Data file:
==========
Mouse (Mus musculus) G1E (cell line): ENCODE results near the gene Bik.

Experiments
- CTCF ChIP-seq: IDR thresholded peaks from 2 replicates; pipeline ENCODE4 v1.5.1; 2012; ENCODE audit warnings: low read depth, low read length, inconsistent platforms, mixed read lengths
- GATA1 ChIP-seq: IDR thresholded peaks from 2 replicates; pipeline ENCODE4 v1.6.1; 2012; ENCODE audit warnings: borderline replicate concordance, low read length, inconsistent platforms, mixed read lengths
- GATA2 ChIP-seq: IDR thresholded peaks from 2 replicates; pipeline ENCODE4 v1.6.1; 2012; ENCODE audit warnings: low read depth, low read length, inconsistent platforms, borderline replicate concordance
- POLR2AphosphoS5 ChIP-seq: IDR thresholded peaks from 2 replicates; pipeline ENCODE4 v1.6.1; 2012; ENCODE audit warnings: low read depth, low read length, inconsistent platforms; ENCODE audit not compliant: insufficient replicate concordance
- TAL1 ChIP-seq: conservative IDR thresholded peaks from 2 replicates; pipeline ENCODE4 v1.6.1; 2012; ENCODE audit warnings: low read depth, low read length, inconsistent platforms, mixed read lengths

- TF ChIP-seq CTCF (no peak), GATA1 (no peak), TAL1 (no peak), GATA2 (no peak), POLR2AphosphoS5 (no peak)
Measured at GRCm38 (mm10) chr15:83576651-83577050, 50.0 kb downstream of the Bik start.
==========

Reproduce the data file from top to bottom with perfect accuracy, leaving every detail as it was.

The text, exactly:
Mouse (Mus musculus) G1E (cell line): ENCODE results near the gene Bik.

Experiments
- CTCF ChIP-seq: IDR thresholded peaks from 2 replicates; pipeline ENCODE4 v1.5.1; 2012; ENCODE audit warnings: low read depth, low read length, inconsistent platforms, mixed read lengths
- GATA1 ChIP-seq: IDR thresholded peaks from 2 replicates; pipeline ENCODE4 v1.6.1; 2012; ENCODE audit warnings: borderline replicate concordance, low read length, inconsistent platforms, mixed read lengths
- GATA2 ChIP-seq: IDR thresholded peaks from 2 replicates; pipeline ENCODE4 v1.6.1; 2012; ENCODE audit warnings: low read depth, low read length, inconsistent platforms, borderline replicate concordance
- POLR2AphosphoS5 ChIP-seq: IDR thresholded peaks from 2 replicates; pipeline ENCODE4 v1.6.1; 2012; ENCODE audit warnings: low read depth, low read length, inconsistent platforms; ENCODE audit not compliant: insufficient replicate concordance
- TAL1 ChIP-seq: conservative IDR thresholded peaks from 2 replicates; pipeline ENCODE4 v1.6.1; 2012; ENCODE audit warnings: low read depth, low read length, inconsistent platforms, mixed read lengths

- TF ChIP-seq CTCF (no peak), GATA1 (no peak), TAL1 (no peak), GATA2 (no peak), POLR2AphosphoS5 (no peak)
Measured at GRCm38 (mm10) chr15:83576651-83577050, 50.0 kb downstream of the Bik start.